Gift of Abbott Laboratories
88-159-JV

The Navy has a word for it--"scuttlebutt"--the shipboard grapevine by which even the Skipper's innermost thoughts seemingly can be divined and relayed with constant improvements. A plane handling crew, at ease in the lee of an aircraft carrier's island superstructure, participate in the shipboard pastime of passing along the latest scuttlebutt while awaiting return of the squadrons.

 

Repose
Lawrence Beall-Smith #11
Charcoal, 1943
Gift of Abbott Laboratories
88-159-JY

Moments of relaxation are rare aboard an aircraft carrier on patrol, and they are snatched with casual abandon after the immemorial manner of seafaring men who take their repose where they find it. All hands of this plane handling crew settle themselves comfortably on the flight deck until their squadrons return from missions beyond the horizon. Wheel chocks make handy pillows and benches

 

The Armorer's Might
Lawrence Beall-Smith #9
Charcoal, 1943
Gift of Abbott Laboratories
88-159-JW

With an eye aloft for approaching customers, aircraft carrier armorers ready their plump and lethal groceries for delivery. These aerial bombs will be trundled down the flight deck and fitted to the bomb racks of planes when they return to "bomb up" for new missions and targets.

 

"Too Low"
Lawrence Beall-Smith #7
Charcoal, 1943
Gift of Abbott Laboratories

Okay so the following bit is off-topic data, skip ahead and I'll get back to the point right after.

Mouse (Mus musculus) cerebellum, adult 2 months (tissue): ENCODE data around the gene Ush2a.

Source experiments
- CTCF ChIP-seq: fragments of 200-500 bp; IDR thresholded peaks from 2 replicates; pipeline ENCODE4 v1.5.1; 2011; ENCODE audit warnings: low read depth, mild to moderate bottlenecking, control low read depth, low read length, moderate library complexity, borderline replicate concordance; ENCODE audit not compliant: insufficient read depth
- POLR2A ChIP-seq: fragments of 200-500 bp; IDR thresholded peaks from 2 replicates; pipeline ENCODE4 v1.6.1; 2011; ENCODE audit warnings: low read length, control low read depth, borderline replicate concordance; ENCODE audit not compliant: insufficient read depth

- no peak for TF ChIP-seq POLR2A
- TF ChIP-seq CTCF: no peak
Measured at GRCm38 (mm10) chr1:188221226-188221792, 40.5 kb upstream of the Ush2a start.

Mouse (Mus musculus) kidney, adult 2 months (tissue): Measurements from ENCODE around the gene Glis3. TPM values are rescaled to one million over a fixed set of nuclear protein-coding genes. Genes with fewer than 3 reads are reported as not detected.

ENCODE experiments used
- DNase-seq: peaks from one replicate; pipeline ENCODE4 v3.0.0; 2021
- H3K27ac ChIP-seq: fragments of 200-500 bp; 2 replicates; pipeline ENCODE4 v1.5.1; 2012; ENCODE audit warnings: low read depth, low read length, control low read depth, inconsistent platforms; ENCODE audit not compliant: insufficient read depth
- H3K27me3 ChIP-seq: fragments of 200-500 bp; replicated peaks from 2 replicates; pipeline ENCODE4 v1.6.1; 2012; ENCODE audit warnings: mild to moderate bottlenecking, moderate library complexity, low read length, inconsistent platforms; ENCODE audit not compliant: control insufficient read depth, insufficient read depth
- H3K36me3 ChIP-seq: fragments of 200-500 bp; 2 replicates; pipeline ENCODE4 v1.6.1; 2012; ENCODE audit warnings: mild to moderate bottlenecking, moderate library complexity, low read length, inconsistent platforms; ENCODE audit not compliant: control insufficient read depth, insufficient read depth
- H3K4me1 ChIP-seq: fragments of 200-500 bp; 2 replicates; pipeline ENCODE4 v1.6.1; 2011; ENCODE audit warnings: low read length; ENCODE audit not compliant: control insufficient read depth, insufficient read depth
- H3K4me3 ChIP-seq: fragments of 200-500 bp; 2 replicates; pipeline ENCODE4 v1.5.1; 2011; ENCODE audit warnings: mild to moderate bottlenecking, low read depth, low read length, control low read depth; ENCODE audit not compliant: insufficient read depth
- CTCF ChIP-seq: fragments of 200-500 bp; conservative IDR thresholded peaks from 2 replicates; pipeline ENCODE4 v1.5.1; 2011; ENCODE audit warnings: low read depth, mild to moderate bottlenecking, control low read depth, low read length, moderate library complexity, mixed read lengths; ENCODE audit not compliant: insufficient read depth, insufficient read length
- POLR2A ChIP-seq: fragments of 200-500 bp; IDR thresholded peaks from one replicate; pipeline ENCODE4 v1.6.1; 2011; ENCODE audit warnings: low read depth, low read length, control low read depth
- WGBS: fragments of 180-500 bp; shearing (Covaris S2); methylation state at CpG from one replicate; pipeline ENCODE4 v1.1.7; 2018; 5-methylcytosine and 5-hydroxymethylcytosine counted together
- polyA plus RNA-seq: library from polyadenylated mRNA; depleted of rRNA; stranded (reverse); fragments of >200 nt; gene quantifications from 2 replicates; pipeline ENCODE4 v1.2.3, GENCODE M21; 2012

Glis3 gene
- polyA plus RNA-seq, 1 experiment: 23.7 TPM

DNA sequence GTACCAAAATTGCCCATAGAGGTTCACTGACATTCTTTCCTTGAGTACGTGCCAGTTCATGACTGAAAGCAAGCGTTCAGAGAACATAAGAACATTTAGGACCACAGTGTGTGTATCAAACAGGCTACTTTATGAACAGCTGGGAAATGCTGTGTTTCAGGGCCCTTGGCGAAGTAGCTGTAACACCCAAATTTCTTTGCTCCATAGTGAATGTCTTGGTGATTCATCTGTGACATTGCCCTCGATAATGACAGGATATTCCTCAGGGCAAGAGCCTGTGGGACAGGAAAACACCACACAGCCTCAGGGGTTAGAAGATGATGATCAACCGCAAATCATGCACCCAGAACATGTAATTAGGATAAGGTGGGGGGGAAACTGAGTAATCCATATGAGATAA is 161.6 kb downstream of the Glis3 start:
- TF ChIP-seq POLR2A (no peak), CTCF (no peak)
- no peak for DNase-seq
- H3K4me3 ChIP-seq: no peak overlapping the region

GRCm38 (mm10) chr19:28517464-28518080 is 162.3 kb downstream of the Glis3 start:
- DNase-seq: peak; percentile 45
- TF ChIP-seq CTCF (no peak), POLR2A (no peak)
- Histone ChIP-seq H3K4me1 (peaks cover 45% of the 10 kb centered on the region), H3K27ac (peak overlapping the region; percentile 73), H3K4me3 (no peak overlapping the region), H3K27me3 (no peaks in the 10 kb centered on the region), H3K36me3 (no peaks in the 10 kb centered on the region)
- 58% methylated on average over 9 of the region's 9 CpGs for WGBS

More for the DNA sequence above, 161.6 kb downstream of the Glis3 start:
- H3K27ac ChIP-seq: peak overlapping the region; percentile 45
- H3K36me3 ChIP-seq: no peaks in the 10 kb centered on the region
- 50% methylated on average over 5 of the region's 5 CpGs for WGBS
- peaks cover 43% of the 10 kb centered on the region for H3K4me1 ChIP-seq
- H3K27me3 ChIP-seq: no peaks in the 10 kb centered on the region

88-159-JU

 

Like an orchestra conductor, the Landing Signal Officer of an aircraft carrier leads his pilots through safe approaches and landings. Here, braced is a 30-knot wind and intent upon the approach of an incoming plane, a carrier "LSO" signals the pilot to come up a bit to improve his landing position. With his signal "paddles", the LSO warns busy fighting pilots against retracted landing gear, failure to lower landing hook, improper altitude, or any of the multitude of factors involved in landing a heavy combat plane on the rolling deck of a carrier at sea.

 

"The Cut"
Lawrence Beall-Smith #5
Charcoal, 1943
Gift of Abbott Laboratories
88-159-JS

 

An incoming Douglas Dauntless dive bomber makes a satisfactory approach to the flight deck of an aircraft carrier and the pilot gets the signal to cut his engine from the Landing Signal Officer. The waving "paddles" of the Landing Signal Officer are the guides of incoming pilots, and their semaphored signals are final authority in all landings. If the Landing Signal Officer is dissatisfied with the approach, he signals a "wave-off" and the pilot zooms up to go around again.

 

Coming Aboard
Lawrence Beall-Smith #12
Oil on Board, 1943
Gift of Abbott Laboratories
88-159-JZ

Back from patrol, Navy Dauntless scout bombers make their landing circle and come in on the broad flight deck of an aircraft carrier. From the "bird cage" on the island, where the white flying flag is hoisted, the Air Control Officer, and the Group Commander observe operations. On deck, handling crews sprint forward to take charge of each returning plane, spot it forward and start servicing. Off the port beam an escorting destroyer rushes about busily in screening operations.

Online Exhibtis that feature Lawrence Beall-Smith's work

The Battle of Midway

Naval Aviation of WWII From the Abbott Laboratories Collection

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21 April 2006